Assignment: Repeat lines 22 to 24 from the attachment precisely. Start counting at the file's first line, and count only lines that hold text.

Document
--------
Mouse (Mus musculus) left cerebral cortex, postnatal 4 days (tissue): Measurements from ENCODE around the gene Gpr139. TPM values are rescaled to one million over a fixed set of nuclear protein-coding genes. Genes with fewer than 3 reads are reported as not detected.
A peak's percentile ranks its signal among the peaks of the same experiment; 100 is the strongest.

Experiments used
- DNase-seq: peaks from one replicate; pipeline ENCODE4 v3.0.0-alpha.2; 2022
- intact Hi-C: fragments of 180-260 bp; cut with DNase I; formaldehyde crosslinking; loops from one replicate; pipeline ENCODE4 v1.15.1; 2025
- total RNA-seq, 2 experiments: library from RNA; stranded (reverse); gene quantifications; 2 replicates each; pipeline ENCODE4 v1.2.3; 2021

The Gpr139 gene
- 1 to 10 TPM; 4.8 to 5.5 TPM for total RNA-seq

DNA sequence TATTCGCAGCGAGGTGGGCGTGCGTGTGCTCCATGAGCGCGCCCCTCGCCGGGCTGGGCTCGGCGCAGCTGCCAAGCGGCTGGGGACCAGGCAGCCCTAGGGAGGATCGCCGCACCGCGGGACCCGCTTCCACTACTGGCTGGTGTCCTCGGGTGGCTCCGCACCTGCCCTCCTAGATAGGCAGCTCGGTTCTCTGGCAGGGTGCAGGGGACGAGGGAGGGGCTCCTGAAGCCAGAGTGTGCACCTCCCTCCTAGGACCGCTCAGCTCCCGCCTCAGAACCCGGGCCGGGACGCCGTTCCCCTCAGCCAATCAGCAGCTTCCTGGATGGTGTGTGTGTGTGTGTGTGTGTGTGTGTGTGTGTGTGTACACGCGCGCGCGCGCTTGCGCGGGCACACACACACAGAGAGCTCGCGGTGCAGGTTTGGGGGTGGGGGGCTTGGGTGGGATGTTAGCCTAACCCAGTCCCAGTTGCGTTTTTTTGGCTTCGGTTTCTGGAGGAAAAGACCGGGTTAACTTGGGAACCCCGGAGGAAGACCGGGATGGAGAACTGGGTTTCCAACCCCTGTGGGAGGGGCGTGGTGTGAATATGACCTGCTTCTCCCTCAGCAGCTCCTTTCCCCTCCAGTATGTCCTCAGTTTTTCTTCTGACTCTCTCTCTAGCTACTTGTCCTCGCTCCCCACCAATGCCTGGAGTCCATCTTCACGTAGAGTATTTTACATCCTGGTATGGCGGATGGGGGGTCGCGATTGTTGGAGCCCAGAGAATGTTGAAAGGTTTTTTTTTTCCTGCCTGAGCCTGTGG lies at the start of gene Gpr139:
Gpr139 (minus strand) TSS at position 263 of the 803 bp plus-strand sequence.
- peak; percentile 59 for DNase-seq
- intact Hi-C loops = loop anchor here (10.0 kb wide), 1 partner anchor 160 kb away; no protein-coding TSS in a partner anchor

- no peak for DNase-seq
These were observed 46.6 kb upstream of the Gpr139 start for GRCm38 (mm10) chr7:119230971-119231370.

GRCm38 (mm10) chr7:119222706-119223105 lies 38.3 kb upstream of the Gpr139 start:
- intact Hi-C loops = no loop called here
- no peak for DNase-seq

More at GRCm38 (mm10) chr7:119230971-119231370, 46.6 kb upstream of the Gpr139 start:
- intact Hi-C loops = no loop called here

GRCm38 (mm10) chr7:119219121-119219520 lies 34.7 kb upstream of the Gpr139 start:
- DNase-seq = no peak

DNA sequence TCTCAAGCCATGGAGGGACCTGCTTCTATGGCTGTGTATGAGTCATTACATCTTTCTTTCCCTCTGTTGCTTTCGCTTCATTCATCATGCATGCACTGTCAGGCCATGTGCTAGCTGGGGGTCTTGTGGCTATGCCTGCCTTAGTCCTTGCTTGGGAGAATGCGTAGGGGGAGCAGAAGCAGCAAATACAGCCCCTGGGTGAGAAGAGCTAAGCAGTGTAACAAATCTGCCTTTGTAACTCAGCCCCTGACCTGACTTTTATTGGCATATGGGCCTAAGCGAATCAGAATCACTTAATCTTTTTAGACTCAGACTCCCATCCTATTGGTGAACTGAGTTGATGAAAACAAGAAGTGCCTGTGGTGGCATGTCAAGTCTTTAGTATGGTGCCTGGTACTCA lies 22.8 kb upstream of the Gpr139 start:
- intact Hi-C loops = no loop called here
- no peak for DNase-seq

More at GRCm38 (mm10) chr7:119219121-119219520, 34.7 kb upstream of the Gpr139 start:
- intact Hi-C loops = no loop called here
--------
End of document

DNA sequence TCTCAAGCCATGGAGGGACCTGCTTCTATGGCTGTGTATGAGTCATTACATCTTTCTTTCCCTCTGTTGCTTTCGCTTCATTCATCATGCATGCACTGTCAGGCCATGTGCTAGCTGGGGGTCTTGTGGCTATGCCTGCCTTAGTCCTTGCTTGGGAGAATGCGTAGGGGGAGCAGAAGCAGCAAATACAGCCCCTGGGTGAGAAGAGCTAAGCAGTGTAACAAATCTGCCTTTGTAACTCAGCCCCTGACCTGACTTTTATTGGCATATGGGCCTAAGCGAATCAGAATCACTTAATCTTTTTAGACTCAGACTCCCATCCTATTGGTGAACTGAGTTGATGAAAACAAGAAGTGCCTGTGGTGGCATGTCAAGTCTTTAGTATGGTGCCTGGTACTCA lies 22.8 kb upstream of the Gpr139 start:
- intact Hi-C loops = no loop called here
- no peak for DNase-seq